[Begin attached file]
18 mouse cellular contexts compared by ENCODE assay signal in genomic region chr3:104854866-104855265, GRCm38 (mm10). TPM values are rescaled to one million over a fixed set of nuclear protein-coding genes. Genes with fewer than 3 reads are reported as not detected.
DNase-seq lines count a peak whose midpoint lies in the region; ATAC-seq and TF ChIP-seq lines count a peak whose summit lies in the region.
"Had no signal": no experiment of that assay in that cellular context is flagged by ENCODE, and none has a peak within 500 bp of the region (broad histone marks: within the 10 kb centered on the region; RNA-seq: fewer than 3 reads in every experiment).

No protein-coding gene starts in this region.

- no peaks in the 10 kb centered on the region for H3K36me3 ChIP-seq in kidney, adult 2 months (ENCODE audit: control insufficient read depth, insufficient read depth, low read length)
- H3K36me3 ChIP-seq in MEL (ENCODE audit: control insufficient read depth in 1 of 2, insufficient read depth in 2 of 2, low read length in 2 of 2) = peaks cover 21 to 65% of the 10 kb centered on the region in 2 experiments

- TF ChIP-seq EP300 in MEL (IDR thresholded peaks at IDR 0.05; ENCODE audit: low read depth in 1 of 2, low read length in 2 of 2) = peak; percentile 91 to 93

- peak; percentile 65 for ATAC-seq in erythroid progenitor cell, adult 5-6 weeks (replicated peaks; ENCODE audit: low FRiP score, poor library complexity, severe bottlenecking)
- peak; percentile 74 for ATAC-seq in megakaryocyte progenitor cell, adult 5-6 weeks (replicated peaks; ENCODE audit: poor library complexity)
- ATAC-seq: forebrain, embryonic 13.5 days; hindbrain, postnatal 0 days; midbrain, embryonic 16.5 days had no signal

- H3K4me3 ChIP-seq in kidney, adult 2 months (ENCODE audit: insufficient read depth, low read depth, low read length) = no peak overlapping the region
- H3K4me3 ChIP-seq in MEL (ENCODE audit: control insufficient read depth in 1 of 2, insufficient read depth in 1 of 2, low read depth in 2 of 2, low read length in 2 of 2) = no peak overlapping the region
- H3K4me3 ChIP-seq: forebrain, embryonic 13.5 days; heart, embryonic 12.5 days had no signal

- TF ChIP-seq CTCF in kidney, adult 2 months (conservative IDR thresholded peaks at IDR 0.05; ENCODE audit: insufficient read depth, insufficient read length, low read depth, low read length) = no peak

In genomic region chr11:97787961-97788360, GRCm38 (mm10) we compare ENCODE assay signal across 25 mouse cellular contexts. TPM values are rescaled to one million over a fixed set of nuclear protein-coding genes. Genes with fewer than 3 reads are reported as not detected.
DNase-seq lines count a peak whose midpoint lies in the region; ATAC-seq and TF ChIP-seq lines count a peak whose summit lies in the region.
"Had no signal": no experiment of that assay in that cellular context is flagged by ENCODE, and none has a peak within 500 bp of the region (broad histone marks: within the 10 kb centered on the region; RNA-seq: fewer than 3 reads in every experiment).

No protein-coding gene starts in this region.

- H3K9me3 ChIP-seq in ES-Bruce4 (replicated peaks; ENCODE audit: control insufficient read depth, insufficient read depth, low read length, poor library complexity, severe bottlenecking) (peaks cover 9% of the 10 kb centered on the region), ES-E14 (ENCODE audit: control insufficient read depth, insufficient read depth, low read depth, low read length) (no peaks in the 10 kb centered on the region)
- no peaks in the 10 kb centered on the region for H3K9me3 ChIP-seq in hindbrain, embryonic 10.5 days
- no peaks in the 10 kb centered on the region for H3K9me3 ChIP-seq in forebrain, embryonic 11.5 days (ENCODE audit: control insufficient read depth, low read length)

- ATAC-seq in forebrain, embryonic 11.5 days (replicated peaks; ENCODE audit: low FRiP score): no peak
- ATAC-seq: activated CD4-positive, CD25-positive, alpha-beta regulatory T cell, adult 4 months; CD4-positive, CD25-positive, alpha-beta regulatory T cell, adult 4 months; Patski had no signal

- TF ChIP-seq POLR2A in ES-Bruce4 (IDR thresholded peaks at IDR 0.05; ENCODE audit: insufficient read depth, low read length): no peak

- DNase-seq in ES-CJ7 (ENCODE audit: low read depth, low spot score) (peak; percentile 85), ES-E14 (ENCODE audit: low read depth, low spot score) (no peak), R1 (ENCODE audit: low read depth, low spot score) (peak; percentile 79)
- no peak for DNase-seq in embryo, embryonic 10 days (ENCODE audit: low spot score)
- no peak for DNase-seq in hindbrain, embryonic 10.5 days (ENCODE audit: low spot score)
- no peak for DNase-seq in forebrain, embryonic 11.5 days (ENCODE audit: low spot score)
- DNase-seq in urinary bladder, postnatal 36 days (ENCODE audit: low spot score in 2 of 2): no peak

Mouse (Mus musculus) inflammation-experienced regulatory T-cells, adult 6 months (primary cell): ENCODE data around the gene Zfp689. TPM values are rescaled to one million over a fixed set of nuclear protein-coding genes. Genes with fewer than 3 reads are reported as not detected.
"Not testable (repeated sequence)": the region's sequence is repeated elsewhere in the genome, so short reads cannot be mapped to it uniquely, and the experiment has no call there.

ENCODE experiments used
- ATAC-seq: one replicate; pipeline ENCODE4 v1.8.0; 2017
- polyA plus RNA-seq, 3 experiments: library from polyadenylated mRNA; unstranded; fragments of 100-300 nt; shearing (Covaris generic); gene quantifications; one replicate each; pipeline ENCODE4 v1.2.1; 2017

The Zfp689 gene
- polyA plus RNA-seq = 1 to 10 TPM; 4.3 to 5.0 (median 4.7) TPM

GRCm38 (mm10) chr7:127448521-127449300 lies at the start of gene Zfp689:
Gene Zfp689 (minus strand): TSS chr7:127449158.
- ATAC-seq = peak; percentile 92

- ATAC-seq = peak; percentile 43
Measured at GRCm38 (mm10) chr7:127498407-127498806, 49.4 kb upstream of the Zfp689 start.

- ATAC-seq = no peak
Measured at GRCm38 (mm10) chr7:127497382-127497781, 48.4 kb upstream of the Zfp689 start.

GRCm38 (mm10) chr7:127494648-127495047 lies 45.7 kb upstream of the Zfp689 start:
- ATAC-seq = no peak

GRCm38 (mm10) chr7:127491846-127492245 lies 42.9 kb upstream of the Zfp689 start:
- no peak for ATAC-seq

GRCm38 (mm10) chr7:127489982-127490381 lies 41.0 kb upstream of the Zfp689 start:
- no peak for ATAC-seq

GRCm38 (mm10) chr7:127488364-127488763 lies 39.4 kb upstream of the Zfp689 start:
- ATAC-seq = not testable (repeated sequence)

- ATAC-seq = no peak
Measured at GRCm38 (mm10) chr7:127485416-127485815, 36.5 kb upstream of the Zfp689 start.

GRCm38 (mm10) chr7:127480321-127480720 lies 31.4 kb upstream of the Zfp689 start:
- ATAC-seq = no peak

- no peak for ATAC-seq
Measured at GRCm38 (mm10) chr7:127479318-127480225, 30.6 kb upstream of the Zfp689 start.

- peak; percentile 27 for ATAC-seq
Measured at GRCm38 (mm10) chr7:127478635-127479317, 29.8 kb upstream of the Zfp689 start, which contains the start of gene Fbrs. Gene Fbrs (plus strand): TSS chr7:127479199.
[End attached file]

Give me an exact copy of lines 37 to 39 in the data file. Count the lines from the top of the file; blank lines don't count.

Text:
GRCm38 (mm10) chr7:127448521-127449300 lies at the start of gene Zfp689:
Gene Zfp689 (minus strand): TSS chr7:127449158.
- ATAC-seq = peak; percentile 92